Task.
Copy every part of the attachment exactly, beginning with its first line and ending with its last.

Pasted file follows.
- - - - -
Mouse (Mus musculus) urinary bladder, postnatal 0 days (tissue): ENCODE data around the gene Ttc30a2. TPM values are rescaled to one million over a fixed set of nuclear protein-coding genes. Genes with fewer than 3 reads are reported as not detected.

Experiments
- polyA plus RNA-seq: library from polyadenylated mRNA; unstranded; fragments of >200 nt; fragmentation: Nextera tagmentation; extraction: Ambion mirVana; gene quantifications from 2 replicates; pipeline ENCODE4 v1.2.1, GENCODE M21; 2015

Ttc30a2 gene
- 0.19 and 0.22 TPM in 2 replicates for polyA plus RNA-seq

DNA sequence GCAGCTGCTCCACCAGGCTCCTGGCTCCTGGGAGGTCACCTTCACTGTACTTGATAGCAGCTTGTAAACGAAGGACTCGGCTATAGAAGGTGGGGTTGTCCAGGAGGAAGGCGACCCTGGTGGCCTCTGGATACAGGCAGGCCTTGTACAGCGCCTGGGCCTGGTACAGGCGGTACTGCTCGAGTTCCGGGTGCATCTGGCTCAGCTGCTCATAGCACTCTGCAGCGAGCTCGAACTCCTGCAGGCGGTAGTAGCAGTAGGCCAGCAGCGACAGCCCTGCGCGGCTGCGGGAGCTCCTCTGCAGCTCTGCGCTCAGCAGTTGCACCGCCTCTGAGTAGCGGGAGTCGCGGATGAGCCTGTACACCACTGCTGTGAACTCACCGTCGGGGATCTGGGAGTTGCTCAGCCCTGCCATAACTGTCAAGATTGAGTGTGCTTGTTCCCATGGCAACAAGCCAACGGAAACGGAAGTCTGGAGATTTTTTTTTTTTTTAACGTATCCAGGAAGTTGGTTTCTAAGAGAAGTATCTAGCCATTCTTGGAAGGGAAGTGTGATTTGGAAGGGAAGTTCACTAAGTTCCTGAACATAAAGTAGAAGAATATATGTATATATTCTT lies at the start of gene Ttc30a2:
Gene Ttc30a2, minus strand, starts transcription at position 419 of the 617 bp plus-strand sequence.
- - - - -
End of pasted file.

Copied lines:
Mouse (Mus musculus) urinary bladder, postnatal 0 days (tissue): ENCODE data around the gene Ttc30a2. TPM values are rescaled to one million over a fixed set of nuclear protein-coding genes. Genes with fewer than 3 reads are reported as not detected.

Experiments
- polyA plus RNA-seq: library from polyadenylated mRNA; unstranded; fragments of >200 nt; fragmentation: Nextera tagmentation; extraction: Ambion mirVana; gene quantifications from 2 replicates; pipeline ENCODE4 v1.2.1, GENCODE M21; 2015

Ttc30a2 gene
- 0.19 and 0.22 TPM in 2 replicates for polyA plus RNA-seq

DNA sequence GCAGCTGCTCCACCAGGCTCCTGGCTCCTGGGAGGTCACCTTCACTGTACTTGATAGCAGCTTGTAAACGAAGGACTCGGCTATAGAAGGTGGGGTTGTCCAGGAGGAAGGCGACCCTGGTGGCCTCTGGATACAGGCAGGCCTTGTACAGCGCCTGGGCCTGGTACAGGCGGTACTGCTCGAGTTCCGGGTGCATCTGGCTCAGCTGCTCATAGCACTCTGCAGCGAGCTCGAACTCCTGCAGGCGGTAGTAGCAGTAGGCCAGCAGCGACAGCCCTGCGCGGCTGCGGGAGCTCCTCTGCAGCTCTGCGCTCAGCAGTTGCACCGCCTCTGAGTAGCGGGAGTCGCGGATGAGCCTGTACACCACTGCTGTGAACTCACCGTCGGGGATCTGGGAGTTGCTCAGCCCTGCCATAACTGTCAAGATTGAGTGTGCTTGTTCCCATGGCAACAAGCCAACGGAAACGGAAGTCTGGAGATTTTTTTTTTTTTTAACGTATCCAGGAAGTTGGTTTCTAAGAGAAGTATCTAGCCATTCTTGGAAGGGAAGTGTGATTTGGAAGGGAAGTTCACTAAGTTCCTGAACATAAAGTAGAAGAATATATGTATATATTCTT lies at the start of gene Ttc30a2:
Gene Ttc30a2, minus strand, starts transcription at position 419 of the 617 bp plus-strand sequence.